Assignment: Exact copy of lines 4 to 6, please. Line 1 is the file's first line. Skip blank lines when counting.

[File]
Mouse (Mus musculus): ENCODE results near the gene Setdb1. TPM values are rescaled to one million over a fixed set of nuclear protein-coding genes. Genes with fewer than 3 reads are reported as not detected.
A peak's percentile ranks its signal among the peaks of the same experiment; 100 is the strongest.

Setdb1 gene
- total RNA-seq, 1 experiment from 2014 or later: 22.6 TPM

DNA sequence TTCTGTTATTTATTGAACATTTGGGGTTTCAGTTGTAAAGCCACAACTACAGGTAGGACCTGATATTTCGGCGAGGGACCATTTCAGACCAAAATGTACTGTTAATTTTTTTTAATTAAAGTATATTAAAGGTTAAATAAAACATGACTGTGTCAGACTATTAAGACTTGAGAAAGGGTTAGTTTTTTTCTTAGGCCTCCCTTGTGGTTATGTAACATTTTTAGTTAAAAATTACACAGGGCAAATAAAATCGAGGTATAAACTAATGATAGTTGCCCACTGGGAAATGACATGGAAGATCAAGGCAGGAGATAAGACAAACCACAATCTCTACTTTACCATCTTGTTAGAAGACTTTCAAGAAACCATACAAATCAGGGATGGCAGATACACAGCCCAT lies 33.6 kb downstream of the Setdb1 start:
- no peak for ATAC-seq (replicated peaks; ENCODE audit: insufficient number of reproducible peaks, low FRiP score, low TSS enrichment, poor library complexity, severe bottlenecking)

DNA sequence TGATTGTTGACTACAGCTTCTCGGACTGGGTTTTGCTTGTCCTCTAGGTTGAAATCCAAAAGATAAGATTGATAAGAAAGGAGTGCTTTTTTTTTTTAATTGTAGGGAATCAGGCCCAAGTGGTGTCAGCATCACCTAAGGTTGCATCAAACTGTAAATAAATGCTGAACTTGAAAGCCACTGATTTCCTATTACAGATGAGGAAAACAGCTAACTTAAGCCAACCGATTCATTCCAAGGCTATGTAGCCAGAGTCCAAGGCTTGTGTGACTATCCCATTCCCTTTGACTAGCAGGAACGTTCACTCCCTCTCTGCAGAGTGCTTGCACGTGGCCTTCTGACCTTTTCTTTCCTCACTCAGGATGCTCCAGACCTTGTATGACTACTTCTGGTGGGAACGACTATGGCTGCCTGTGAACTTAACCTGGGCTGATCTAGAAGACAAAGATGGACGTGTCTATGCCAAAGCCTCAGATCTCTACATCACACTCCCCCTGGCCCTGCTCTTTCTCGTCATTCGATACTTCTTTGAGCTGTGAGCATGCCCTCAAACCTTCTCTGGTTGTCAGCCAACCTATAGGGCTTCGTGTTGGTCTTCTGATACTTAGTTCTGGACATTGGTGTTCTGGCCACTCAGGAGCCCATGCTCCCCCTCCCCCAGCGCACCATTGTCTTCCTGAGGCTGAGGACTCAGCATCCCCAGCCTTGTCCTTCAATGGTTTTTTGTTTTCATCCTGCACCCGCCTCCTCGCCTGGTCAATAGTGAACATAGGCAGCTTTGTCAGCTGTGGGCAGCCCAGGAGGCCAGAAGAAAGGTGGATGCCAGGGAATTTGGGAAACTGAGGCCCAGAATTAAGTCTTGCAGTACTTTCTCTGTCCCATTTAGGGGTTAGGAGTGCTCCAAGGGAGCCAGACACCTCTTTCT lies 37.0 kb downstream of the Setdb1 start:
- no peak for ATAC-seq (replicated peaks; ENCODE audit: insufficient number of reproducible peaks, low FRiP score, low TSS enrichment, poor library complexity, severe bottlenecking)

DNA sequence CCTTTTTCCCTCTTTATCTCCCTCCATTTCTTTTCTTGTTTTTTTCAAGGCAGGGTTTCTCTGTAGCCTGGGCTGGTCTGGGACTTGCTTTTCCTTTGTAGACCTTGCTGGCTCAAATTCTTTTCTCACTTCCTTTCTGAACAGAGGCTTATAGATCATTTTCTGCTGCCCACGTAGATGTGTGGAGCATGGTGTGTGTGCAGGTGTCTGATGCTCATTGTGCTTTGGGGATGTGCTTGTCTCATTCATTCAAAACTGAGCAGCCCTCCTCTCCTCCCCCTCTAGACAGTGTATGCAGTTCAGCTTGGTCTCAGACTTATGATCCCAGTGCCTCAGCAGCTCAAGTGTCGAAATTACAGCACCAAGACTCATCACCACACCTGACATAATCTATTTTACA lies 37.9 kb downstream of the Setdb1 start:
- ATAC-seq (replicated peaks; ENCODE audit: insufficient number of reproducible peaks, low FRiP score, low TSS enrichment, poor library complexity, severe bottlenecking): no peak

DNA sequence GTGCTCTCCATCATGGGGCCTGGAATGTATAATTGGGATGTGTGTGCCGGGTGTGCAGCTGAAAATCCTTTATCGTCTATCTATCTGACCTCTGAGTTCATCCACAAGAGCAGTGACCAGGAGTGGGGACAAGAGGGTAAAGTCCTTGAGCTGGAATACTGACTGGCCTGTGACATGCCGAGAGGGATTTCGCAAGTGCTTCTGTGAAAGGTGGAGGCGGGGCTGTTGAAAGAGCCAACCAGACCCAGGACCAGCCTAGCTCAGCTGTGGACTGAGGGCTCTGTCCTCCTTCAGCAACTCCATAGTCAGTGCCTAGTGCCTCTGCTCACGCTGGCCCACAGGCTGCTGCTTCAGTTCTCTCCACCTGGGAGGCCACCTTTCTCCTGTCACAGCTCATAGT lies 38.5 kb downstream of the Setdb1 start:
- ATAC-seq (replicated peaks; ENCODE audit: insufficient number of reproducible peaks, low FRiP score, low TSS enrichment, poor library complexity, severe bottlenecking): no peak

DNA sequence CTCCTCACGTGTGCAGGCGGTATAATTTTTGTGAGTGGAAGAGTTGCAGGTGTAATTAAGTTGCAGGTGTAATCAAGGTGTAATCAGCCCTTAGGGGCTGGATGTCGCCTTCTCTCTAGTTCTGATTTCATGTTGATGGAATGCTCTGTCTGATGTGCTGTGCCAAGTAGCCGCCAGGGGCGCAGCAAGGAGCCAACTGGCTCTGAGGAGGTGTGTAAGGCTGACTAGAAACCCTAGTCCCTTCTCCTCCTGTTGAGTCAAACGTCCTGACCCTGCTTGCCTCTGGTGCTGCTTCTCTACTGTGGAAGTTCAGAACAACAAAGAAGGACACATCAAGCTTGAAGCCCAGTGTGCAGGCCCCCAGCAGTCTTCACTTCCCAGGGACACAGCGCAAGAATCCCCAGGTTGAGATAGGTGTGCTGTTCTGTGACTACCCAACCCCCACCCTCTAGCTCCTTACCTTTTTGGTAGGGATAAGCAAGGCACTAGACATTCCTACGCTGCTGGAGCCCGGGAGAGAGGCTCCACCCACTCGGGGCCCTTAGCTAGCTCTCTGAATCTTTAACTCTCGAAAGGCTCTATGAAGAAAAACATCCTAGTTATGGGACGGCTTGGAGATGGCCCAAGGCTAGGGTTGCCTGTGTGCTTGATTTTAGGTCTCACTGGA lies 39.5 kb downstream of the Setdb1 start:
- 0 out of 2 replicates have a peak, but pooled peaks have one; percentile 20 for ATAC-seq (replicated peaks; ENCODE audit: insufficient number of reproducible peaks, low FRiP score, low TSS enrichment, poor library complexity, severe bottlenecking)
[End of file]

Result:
- total RNA-seq, 1 experiment from 2014 or later: 22.6 TPM

DNA sequence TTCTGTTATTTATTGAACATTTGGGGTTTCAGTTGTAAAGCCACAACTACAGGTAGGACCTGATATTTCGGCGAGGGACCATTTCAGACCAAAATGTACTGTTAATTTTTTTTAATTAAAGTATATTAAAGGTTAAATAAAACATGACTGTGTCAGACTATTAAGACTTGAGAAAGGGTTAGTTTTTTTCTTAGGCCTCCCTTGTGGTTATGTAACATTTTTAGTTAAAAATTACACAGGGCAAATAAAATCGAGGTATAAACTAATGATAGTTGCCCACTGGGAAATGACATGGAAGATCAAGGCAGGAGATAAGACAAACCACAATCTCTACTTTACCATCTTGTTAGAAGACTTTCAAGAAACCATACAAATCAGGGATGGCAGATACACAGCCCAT lies 33.6 kb downstream of the Setdb1 start:
- no peak for ATAC-seq (replicated peaks; ENCODE audit: insufficient number of reproducible peaks, low FRiP score, low TSS enrichment, poor library complexity, severe bottlenecking)